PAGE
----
Error parsing XSLT file: \xslt\FacebookOpenGraph.xslt VW emissions scandal: 800,000 vehicles may have false CO2 levels
Cookies on Businesscar

We use cookies to ensure that we give you the best experience on our website. If you continue without changing your settings, we will assume that you are happy to receive all cookies on the Business Car website. However, if you would like to, you can change your cookies at any time

BusinessCar magazine website email Awards mobile

The start point for the best source of fleet information

VW emissions scandal: 800,000 vehicles may have false CO2 levels

Date: 04 November 2015   |   Author: Daniel Puddicombe

The Volkswagen Group has admitted that some models have "irregularities" in CO2 emissions - the emissions which car tax and BIK rates are set on - which could affect 800,000 vehicles in Europe.

VW said the problem could cost the firm £1.4bn on top of what it has already set aside to cover the diesel emissions scandal.

It added that it came across the problem while investigating the ongoing diesel NOx emissions scandal.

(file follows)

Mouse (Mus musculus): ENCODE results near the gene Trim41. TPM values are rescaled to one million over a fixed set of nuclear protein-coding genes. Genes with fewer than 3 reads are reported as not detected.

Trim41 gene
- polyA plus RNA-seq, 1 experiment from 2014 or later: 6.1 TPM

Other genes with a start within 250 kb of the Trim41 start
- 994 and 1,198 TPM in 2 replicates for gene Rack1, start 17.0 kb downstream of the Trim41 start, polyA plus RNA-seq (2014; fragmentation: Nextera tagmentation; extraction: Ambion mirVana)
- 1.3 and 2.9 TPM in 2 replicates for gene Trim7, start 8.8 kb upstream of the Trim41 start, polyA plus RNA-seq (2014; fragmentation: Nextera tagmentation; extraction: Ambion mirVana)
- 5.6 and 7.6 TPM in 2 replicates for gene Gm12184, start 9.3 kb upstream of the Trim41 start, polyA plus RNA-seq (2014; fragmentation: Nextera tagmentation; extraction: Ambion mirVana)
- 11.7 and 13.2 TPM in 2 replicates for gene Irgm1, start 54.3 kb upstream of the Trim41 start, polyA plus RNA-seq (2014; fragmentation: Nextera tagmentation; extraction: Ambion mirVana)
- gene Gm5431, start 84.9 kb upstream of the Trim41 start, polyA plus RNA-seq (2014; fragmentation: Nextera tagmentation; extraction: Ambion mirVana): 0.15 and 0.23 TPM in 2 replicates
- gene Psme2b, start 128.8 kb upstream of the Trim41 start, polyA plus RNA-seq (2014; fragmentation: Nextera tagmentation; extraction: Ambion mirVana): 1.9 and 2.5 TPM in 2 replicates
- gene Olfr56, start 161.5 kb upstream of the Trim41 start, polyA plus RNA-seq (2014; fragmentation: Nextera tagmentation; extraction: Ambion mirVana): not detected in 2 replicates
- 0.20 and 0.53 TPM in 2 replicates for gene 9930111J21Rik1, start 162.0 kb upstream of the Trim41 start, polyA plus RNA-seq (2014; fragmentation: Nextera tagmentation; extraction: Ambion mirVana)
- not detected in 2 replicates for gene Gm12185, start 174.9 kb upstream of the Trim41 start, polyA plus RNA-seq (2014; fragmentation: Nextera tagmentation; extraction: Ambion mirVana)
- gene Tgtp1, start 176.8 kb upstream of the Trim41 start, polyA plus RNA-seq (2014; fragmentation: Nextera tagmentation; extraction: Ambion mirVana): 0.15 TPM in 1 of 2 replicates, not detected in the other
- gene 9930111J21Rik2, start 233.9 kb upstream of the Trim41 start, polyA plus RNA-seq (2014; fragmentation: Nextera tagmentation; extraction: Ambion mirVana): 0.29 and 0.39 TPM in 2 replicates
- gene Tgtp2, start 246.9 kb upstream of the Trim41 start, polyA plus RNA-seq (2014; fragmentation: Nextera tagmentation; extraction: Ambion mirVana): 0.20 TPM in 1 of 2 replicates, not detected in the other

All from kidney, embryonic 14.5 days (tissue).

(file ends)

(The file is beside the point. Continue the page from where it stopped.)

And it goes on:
VW, Audi, Skoda and Seat are affected by the latest twist in the scandal, with the issue mainly affecting diesels, but it could also include petrol-engined models.

The issue relates to the way that certain vehicles with "smaller engines" - believed to be the group's 1.2-litre and 1.4-litre diesel engine - were certified to meet CO2 emissions tests.

The irregularities relate to the way CO2 emissions and fuel consumption figures were measured during the certification process.

"From the very start I have pushed hard for the relentless and comprehensive clarification of events. We will stop at nothing and nobody. This is a painful process, but it is our only alternative. For us, the only thing that counts is the truth," Matthias Muller, VW's chief executive said in a statement.

"The firm's board will talk to regulators about the consequences of its discovery, the company said in a statement, adding "the safety of the vehicles is in no way compromised."

"In cooperation with the responsible authorities, Volkswagen will do everything in its power to clarify the further course of action as quickly as possible and ensure the correct CO2 classification for the vehicles affected," VW said in a statement.

Since the diesel emissions scandal broke out in September, shares in the troubled group have plunged.